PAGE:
The Brief – An inevitable betrayal

DISCLAIMER: All opinions in this column reflect the views of the author(s), not of EURACTIV Media network.

The Brief is EURACTIV's evening newsletter. [EPA-EFE/CLEMENS BILAN]

Following the 2008 economic crisis, Europe’s socialists suffered a series of election defeats across the bloc. Back then, they put the blame on the “grand coalitions” they had formed with the centre-right in many countries.

After the latest German elections, they made a powerful comeback. However, just a few months later, they reverted to type; cutting a deal with the EU centre-right and electing the European People’s Party’s MEP Roberta Metsola as the new European Parliament president, invoking a cross-party agreement that will “ensure a stable working majority”.

Their Green comrades also had a candidate, but it wasn’t meant to be. Despite the Socialists’ nominal push for progressive coalitions and the fact that they have been voting in coordination with the Greens in the European Parliament for most of the last decade, the S&D group threw the Greens under the first bus that came along.

“It was a deal behind closed doors since the beginning of this Parliament’s mandate […] with this move they clearly undermine a progressive coalition,” a source from the Green group told EURACTIV.

“In any event, the current leadership of S&D takes orders directly from Madrid,” the source said, hinting that S&D chief Iratxe García is just a pawn of Spain’s Socialist Prime Minister Pedro Sánchez.

Earlier on Tuesday, the Green group co-president Philippe Lamberts lashed out against the S&D, saying the election of Metsola only confirms the old understanding between S&D and EPP.

“The battle should be about what values the Parliament should embody but ultimately it was just the distribution of positions,” he said, adding that the Socialists were just “hungry” for political posts in Parliament.

It seems that the EU’s Socialists always betray their “traditional allies” from the left, unlike the conservative and centre-right forces, who always stick together in times of crisis.

When Socialists are struggling for votes, they invoke their green, leftist roots and eye progressive coalitions. When they rebound, they behave like the EPP in disguise.

There is little difference between EPP leader Manfred Weber supporting Silvio Berlusconi for Italian president or Iratxe García remaining silent over Turkey because Sánchez had apparently asked her to do so to protect Spanish arms exports to Ankara.

The next socialist hypocrisy will almost certainly be about the revision of the EU’s Stability Pact and fiscal rules. Only this time, there is no external enemy and they will have to fight each other, the social-democrats from Germany against Spanish socialists.

The Roundup

Germany reiterated its refusal to send defensive weapons to Ukraine that according to Kyiv would help the country fend off a potential Russian invasion. This comes as part of a new German peace policy that aims at restricting arms exports and fostering peace via diplomacy.

Maltese MEP Roberta Metsola was elected on Tuesday (18 January) to lead the EU institution for the second half of its five-year mandate after securing an overwhelming majority in the first ballot.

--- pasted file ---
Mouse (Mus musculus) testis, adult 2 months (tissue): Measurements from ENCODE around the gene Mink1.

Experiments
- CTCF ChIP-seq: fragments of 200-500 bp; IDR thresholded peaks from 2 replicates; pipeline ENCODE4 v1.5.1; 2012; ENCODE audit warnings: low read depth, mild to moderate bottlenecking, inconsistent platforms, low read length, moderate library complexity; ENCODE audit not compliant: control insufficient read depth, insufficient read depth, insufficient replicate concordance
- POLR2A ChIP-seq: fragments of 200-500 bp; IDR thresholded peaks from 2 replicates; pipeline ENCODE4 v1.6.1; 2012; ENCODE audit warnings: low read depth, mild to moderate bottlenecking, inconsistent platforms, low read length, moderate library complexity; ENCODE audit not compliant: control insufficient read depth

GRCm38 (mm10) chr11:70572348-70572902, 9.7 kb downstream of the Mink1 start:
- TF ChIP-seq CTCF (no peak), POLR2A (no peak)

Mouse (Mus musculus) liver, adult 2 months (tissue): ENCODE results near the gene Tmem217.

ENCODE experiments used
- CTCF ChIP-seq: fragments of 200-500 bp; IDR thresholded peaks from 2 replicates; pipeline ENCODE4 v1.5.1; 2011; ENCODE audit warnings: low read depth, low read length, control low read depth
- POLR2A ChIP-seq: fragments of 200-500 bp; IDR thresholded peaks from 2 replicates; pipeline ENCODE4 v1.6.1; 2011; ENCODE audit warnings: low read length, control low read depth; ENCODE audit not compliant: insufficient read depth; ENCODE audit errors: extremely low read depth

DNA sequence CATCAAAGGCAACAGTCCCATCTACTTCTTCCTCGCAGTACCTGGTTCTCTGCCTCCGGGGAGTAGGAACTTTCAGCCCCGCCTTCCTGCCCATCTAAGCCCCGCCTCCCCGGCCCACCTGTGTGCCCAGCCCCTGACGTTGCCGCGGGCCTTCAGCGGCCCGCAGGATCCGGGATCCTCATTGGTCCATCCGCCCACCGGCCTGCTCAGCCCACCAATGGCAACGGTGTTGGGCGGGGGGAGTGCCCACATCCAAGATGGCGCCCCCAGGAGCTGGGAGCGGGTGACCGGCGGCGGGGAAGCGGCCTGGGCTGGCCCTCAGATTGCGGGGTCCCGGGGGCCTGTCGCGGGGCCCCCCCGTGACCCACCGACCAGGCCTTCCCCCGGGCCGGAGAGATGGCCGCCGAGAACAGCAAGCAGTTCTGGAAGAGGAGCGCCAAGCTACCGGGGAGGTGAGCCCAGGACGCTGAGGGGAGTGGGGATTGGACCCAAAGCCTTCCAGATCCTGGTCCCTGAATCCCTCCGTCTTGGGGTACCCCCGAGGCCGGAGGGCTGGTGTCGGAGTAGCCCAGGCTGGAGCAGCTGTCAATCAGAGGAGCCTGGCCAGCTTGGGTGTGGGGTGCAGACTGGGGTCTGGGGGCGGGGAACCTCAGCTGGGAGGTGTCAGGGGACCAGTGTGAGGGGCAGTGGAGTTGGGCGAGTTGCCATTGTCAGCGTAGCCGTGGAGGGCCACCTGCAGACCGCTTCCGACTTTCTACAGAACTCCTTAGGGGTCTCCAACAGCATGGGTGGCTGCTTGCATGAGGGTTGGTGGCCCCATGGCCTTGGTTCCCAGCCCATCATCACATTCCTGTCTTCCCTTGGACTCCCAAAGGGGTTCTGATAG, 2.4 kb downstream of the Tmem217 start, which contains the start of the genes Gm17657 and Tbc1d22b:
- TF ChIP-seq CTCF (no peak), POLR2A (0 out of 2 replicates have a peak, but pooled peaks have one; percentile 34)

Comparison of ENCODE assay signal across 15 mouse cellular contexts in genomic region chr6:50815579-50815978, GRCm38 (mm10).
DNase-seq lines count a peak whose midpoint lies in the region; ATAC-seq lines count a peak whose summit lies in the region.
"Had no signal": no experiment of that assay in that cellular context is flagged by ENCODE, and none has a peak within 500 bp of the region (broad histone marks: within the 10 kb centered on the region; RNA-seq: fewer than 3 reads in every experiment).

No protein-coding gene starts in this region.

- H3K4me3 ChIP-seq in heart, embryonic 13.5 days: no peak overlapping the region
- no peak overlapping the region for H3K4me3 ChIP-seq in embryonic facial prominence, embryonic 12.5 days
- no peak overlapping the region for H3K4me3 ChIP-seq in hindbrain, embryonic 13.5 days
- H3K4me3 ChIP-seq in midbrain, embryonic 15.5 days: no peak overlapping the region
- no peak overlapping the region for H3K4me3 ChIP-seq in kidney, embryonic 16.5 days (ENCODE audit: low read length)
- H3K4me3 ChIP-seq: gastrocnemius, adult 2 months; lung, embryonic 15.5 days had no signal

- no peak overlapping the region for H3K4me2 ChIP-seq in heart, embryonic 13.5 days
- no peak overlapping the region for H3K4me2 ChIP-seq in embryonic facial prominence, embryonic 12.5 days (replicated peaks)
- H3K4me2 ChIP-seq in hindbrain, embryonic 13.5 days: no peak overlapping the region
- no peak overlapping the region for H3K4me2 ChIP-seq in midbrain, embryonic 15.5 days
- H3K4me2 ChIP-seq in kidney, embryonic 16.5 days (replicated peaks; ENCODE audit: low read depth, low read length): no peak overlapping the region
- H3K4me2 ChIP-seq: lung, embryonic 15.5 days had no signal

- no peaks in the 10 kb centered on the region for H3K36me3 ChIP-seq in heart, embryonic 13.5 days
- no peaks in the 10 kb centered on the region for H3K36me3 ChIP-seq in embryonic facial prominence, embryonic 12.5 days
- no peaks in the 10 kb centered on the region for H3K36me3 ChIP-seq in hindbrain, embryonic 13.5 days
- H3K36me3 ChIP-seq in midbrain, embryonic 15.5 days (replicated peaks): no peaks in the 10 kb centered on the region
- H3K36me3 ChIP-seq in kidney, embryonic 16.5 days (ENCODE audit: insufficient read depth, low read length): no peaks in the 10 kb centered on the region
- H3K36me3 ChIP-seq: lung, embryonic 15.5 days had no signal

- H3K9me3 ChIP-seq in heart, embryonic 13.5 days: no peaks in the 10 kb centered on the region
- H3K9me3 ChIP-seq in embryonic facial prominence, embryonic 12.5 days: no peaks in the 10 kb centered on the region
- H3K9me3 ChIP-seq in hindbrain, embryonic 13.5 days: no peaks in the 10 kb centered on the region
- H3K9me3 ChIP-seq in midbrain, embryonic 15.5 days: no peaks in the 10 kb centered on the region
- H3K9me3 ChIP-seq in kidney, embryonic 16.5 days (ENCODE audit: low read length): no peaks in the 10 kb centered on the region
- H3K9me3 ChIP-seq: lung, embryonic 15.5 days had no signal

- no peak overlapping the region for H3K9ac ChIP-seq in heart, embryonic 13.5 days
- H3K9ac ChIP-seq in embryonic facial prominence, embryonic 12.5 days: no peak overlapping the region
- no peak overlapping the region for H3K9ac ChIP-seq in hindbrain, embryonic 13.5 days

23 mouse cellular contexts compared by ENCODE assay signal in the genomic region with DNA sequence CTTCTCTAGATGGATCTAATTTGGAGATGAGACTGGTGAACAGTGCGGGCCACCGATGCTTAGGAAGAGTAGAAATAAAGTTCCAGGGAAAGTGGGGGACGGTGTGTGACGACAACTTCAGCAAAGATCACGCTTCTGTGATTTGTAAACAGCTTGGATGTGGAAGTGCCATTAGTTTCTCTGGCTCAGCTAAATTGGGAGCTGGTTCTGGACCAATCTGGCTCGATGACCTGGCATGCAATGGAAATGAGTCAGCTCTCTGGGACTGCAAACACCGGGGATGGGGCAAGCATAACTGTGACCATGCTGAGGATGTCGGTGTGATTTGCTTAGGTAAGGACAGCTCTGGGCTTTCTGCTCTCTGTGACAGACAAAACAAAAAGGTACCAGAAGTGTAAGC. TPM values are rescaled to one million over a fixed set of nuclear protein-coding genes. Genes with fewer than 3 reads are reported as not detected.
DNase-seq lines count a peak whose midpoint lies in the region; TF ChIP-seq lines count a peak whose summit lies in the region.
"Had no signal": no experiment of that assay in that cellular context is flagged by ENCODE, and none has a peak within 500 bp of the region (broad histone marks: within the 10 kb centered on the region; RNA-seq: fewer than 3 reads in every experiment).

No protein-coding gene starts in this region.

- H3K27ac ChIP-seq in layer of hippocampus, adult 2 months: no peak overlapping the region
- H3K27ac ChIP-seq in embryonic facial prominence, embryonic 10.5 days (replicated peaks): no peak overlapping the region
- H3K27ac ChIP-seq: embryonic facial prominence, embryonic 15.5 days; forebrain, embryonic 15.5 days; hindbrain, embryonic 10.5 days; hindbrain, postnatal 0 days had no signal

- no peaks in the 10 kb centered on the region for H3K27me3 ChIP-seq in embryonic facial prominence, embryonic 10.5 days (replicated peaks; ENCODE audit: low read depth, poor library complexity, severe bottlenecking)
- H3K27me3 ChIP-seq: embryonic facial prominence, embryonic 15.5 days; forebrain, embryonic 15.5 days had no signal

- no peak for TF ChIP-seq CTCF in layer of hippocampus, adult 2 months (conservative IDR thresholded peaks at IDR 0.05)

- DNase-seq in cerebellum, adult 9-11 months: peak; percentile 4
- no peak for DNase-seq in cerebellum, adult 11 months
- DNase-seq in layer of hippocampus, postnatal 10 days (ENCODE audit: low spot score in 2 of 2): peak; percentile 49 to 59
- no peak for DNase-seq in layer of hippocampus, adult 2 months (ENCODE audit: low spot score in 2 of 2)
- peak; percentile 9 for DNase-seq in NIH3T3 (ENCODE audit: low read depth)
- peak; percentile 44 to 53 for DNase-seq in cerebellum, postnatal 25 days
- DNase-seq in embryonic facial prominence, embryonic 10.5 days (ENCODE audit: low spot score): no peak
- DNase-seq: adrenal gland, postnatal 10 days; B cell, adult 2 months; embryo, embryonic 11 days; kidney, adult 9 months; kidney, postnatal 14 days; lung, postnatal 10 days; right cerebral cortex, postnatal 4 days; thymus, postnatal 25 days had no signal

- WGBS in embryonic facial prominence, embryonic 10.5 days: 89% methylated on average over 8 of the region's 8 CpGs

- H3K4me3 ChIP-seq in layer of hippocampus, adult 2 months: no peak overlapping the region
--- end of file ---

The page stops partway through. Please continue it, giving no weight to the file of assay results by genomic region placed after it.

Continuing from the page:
The success of the Conference on the Future of Europe (CoFoE) depends on the geographical spread and depth of the debate and proper follow-up, EU stakeholders warn. MEP Sandro Gozi (Renew, FR) and stakeholder in the conference, told participating citizens that, “the wider the debate, higher the participation, more intensive the initiative, more widespread the events, the stronger is our chance to have a proper follow-up to this exceptional process,”

The European Commission has released a toolkit to tackle foreign interference in research and innovation (R&I), identified as a growing threat in an increasingly internationalised field. The toolkit offers guidelines to Higher Education Institutions (HEIs) and Research Performing Organisations (RPOs) to develop strategies to prevent, identify and respond to foreign interference threats without restricting international collaborations crucial to academic work.

The COVID-19 pandemic has strained the mental health of Europeans and suicide amongst young people is rising, but in a number of countries, national health authorities have provided only patchy responses so far, according to EURACTIV network reporting.

Kazakhstan’s Foreign Minister Mukhtar Tileuberdi said on Tuesday the situation in his country was normalising, following the unrest that shook it in the first days of the new year, and Russian troops, which he said helped prevent a possible coup d’etat, were withdrawing.

Over time, the European Commission has developed many different sets of metrics to measure progress on economic, social or environmental objectives. The challenge now is to develop a common narrative and a set of indicators that brings all of them together writes Jonathan Barth.

The nuclear industry’s announced renaissance to “save the climate” would mean building 600 to 700 new reactors worldwide, significantly increasing the risk of an incident with cross-border implications, write Horst Hamm and Charlotte Migeon.

Last but not least, don’t miss our weekly Transport Brief!

Look out for…

  • Justice Commissioner Reynders holds videoconference call with Wolfgang Mückstein, Austrian federal minister of social affairs, health, and Consumer Protection.
  • Competition Commissioner Margrethe Vestager talks with Ausrine Armonaite, Lithuania’s minister for economy & innovation.
  • Commissioner Vestager participates in European Parliament’s Plenary debate about Digital Services Act.

Views are the author’s.

[Edited by Zoran Radosavljevic/Benjamin Fox]

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